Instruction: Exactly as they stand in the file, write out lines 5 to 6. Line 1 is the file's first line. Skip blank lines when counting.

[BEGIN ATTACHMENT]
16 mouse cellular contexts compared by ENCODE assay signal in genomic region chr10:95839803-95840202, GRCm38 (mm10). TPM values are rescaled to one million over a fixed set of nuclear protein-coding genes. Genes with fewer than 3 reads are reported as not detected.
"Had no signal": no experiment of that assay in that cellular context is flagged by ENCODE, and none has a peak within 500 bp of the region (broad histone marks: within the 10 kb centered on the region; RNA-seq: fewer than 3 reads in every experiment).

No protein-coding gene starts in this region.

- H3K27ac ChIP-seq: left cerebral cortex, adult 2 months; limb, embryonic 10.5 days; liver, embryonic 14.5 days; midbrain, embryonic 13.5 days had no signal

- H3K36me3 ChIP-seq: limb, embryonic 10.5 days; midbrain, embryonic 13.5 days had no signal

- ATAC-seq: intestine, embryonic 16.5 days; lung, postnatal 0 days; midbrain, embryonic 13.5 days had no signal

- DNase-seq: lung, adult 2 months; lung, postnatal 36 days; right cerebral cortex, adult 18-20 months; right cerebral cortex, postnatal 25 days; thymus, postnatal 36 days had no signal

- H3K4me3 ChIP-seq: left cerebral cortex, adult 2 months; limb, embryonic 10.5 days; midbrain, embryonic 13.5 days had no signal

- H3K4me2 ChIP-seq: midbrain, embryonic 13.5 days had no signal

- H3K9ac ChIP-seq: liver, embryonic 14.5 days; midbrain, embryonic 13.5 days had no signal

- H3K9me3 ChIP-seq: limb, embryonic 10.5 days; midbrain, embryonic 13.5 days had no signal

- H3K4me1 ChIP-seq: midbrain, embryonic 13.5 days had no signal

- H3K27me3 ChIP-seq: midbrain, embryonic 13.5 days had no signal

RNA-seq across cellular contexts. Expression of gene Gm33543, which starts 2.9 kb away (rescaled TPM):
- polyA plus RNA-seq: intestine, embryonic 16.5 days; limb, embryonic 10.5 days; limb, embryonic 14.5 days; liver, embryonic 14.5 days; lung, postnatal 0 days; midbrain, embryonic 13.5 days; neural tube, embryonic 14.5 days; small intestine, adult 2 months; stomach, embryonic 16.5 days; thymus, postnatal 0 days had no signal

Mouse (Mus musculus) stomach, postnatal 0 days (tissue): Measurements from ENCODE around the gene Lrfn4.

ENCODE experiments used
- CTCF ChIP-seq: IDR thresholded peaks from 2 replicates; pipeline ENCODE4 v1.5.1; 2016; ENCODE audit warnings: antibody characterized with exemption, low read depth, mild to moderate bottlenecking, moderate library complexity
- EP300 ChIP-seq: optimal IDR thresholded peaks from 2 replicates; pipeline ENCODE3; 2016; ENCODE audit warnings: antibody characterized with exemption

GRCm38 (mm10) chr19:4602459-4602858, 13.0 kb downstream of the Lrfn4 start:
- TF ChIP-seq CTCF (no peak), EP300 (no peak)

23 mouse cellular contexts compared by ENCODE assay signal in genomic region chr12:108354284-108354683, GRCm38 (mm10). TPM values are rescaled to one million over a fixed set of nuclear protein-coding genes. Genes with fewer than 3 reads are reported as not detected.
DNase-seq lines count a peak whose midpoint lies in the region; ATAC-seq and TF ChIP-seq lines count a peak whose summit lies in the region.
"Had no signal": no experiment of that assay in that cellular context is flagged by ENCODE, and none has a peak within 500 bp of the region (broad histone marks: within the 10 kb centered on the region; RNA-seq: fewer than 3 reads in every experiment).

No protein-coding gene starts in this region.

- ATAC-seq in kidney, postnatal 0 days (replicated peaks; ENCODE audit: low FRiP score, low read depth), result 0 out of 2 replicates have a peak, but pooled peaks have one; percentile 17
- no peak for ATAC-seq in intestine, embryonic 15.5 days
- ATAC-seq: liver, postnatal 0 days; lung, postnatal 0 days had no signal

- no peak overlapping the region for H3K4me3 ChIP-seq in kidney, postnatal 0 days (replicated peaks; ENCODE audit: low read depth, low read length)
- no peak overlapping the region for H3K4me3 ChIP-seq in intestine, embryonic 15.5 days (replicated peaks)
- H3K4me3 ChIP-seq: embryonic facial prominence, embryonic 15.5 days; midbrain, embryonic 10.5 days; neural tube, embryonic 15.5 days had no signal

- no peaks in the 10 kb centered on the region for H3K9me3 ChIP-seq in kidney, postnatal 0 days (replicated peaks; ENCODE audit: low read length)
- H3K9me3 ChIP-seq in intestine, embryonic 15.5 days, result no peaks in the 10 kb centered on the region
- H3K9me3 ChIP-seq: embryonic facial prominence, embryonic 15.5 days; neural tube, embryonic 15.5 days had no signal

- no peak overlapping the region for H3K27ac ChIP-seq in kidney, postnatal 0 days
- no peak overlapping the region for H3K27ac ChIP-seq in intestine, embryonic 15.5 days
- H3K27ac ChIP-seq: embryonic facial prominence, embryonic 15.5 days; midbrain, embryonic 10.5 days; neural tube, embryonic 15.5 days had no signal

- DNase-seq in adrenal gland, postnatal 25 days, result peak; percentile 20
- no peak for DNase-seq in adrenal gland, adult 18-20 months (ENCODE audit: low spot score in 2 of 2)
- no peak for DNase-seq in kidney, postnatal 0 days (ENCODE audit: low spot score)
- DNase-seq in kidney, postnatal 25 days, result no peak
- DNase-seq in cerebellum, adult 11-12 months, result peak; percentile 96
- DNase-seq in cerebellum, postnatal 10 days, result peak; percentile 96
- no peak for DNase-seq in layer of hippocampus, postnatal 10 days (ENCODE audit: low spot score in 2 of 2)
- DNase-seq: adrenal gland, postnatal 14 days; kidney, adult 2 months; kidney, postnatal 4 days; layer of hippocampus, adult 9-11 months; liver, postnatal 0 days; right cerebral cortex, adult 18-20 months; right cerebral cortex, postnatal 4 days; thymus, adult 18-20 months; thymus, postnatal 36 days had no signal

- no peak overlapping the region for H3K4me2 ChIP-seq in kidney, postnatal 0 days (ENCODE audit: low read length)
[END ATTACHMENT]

- H3K36me3 ChIP-seq: limb, embryonic 10.5 days; midbrain, embryonic 13.5 days had no signal

- ATAC-seq: intestine, embryonic 16.5 days; lung, postnatal 0 days; midbrain, embryonic 13.5 days had no signal